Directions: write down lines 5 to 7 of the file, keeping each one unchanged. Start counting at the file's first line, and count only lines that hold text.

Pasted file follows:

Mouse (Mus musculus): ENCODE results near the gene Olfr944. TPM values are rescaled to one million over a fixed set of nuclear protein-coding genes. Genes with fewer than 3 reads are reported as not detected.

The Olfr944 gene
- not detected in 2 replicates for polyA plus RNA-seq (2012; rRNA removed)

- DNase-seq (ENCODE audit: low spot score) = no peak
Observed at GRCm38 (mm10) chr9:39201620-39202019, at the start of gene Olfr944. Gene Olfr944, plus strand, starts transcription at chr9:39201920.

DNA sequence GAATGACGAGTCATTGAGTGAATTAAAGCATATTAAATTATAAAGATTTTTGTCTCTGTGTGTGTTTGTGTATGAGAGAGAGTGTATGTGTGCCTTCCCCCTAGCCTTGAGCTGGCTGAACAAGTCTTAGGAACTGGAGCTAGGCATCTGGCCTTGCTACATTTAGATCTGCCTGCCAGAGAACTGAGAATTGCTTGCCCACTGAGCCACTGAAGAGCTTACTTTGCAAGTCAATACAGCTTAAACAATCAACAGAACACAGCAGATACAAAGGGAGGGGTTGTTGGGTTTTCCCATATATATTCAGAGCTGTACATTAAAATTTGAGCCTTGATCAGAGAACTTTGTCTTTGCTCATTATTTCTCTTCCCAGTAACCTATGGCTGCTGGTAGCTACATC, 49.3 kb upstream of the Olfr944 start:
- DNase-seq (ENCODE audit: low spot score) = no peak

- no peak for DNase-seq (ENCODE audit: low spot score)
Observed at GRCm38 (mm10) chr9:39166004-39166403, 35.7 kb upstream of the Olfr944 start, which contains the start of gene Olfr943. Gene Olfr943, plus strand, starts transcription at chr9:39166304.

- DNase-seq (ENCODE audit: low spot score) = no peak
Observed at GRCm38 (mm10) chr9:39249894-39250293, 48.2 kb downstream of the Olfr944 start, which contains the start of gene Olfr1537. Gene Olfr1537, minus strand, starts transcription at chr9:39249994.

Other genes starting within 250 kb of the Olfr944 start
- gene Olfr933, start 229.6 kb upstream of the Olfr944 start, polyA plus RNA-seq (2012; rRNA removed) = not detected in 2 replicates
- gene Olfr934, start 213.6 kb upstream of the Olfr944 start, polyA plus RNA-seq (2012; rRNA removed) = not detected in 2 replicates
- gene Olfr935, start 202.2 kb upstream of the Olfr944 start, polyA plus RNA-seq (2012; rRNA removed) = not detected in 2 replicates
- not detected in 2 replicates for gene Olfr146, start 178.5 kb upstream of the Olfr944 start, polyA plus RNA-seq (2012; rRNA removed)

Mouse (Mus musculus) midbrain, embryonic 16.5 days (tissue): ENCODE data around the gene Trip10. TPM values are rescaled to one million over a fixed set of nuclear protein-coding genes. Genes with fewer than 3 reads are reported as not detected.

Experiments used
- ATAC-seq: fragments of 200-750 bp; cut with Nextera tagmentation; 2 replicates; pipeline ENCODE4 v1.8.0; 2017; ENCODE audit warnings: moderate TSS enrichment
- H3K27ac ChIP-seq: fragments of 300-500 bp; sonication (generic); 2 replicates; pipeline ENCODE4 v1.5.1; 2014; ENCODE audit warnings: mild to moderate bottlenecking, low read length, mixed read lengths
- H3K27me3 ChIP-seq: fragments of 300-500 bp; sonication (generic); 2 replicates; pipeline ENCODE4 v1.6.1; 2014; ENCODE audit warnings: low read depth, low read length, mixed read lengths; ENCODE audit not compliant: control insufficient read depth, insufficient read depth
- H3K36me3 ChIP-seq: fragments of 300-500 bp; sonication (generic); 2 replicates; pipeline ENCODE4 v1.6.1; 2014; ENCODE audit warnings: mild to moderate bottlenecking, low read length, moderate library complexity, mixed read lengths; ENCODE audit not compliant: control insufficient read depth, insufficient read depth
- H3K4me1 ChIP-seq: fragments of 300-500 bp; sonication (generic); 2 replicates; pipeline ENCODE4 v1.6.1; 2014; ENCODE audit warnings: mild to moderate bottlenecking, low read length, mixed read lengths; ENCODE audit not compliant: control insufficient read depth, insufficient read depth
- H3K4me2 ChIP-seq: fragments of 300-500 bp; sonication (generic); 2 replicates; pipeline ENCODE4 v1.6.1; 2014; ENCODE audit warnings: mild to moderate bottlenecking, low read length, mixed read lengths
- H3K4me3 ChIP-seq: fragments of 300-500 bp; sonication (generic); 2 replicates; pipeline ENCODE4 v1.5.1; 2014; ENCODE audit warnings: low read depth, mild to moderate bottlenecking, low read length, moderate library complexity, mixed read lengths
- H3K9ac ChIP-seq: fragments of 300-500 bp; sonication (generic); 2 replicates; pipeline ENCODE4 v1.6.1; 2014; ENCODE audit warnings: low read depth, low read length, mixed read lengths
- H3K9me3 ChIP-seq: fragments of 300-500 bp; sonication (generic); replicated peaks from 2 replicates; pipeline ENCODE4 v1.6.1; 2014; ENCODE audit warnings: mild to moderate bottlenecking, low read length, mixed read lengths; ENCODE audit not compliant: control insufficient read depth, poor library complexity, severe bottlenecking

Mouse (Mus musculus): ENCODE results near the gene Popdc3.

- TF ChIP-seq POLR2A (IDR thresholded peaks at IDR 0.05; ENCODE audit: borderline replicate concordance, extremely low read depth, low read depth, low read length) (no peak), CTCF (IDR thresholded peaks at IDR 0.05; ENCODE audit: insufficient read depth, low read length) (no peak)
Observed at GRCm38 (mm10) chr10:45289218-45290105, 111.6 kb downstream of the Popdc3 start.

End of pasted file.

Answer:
Observed at GRCm38 (mm10) chr9:39201620-39202019, at the start of gene Olfr944. Gene Olfr944, plus strand, starts transcription at chr9:39201920.

DNA sequence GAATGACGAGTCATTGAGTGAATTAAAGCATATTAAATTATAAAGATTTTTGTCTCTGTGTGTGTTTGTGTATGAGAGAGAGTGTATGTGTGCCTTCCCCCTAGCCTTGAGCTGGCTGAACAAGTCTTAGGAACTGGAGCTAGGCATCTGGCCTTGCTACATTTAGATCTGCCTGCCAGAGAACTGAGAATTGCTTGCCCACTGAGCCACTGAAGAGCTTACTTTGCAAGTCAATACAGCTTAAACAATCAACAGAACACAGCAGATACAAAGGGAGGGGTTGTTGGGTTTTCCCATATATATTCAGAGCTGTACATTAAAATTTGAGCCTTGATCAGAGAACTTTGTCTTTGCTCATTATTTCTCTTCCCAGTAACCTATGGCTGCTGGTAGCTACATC, 49.3 kb upstream of the Olfr944 start:
- DNase-seq (ENCODE audit: low spot score) = no peak